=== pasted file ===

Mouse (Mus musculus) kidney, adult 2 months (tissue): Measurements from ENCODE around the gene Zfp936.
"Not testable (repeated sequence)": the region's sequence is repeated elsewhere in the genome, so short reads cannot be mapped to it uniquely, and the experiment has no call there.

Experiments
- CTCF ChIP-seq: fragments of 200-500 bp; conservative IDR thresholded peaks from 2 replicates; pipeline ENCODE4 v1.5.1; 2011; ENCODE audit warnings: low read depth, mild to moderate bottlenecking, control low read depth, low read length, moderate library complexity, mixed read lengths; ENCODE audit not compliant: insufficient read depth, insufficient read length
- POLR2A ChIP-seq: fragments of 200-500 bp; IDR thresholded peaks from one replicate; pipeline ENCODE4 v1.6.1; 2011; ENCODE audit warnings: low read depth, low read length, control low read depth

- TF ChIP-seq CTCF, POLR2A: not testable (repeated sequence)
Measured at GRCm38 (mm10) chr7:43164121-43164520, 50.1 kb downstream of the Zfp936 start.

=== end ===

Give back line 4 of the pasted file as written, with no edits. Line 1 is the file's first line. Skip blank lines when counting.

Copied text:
- CTCF ChIP-seq: fragments of 200-500 bp; conservative IDR thresholded peaks from 2 replicates; pipeline ENCODE4 v1.5.1; 2011; ENCODE audit warnings: low read depth, mild to moderate bottlenecking, control low read depth, low read length, moderate library complexity, mixed read lengths; ENCODE audit not compliant: insufficient read depth, insufficient read length